NPO self-regulation – the Pakistan experience

Ahsan Rana

Although the state remains the principal regulator of civil society in Pakistan, the absence of effective enforcement mechanisms means that compliance by non-profit organizations (NPOs) with reporting and other requirements is very low. Self-regulation is therefore necessary if the growing non-profit sector is to retain the confidence of society.

The last decade has seen various efforts at self-regulation by Pakistani NPOs, including the adoption of codes of conduct by some prominent NPO networks, though enforcement mechanisms are often lacking. The certification regime developed by the Pakistan Centre for Philanthropy (PCP) is another such effort.

Under PCP’s certification programme, NPOs are evaluated on a voluntary basis against specific benchmarks or criteria in critical areas of internal governance, financial management and programme delivery.[1] These benchmarks are derived from international best practice, modified for the Pakistani context. Drawing heavily from the Philippine Council of NGO Certification (PCNC) experience, PCP has carried out extensive consultations with all stakeholders, including NPOs, donors and government. This has helped earn wide acceptability for the initiative.

PCP certification forms the basis for NPOs getting tax exemption from the government. The necessary legal framework is already in place, and PCP has emerged as Pakistan’s first officially authorized NPO certification agency.[2]

Need for wide acceptance

One issue that emerged while PCP was developing its certification regime was that of ownership by the civil society sector. Unless certification is widely accepted, it will lack moral authority. So far the response from NPOs has been mixed. Indigenously financed service-delivery NPOs have mostly been supportive, seeing certification as a ‘seal of good housekeeping’ that will help them access resources. However, the Pakistan NGO Forum (PNF), a powerful nationwide NPO network, has been critical of the whole concept, claiming that their own voluntary code makes certification redundant. They further argue that certification could become a mechanism of exclusion, channelling donor assistance to an elite group of NPOs.

This criticism is not without justification. PCP’s certification regime is exclusive to the extent that it is based on merit, transparency and performance. Certification is not meant to promote certain types of NPO but to promote good governance and good financial management, thus enhancing the sector’s credibility with the public.

PNF also objects to the idea of an NPO sitting in judgement over other NPOs. In the case of PCNC, it is indeed a network of NPOs that certifies its member and other NPOs, but the PCP model is different, with a Certification Panel made up of eminent representatives from civil society, corporate sector and government. Whether this helps win wider acceptance of the certification regime in the non-profit sector remains to be seen.

Other issues

Should all certification agencies in Pakistan use the same criteria and weighting for evaluating NPOs? While this has advantages in terms of helping maintain quality in the certification process, it would certainly discourage innovative thinking.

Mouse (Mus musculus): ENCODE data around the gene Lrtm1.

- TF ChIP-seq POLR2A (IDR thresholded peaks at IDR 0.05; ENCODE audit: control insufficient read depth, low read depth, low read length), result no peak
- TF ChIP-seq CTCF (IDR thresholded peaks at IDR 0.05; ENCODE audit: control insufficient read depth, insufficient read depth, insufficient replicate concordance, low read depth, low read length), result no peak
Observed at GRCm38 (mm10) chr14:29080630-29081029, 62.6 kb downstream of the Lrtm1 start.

Disclosure of information is another issue. Any certification agency will collect and analyse critical information about an NPO in the course of evaluation, but the question of how much can be disclosed and to whom has generated considerable debate. NPOs that are refused certification are especially likely to dislike the idea of information disclosure. On the other hand, the certification agency has a responsibility to divulge the fact of an NPO having been refused certification to any genuine stakeholder. But who is a genuine stakeholder?


PCP faces many challenges in implementing its certification regime. Foremost is that of quality control. Certification can promote credibility only if people are confident in the objectivity and professionalism of PCP’s evaluations. As operations scale up, maintaining standards will become a big challenge. Here lies the dilemma. Certification cannot become an effective mechanism of NPO self-regulation unless a sizeable number of NPOs pass through the sieve, but scaling up requires huge financial inputs and the risk of compromising on quality.

Ultimately, the value added to NPOs, donors and other stakeholders remains the litmus test for PCP’s certification regime. Self-regulation, accountability and transparency are virtues in their own right, but they will become the norm only if they facilitate programme delivery to the ultimate beneficiaries, the marginalized and poor segments of society.

1 Scores for numerous criteria within each of these areas are specified, with different criteria for small, medium-sized and large NPOs. A score of 1,000 is possible, with a minimum of 600 being necessary for certification. Further details about PCP’s NPO certification programme are available at

2 The existing Income Tax Law and Rules provide for authorization of more than one certification agency, but so far PCP is the only one and no others are contemplated at present. In the meantime, the Central Board of Revenue continues to function as an alternate window and the NPOs still have the option to approach it directly for performance assessment for grant of tax benefits.

Mohammad Ahsan Rana is Programme Manager  for Certification at PCP. He can be contacted at


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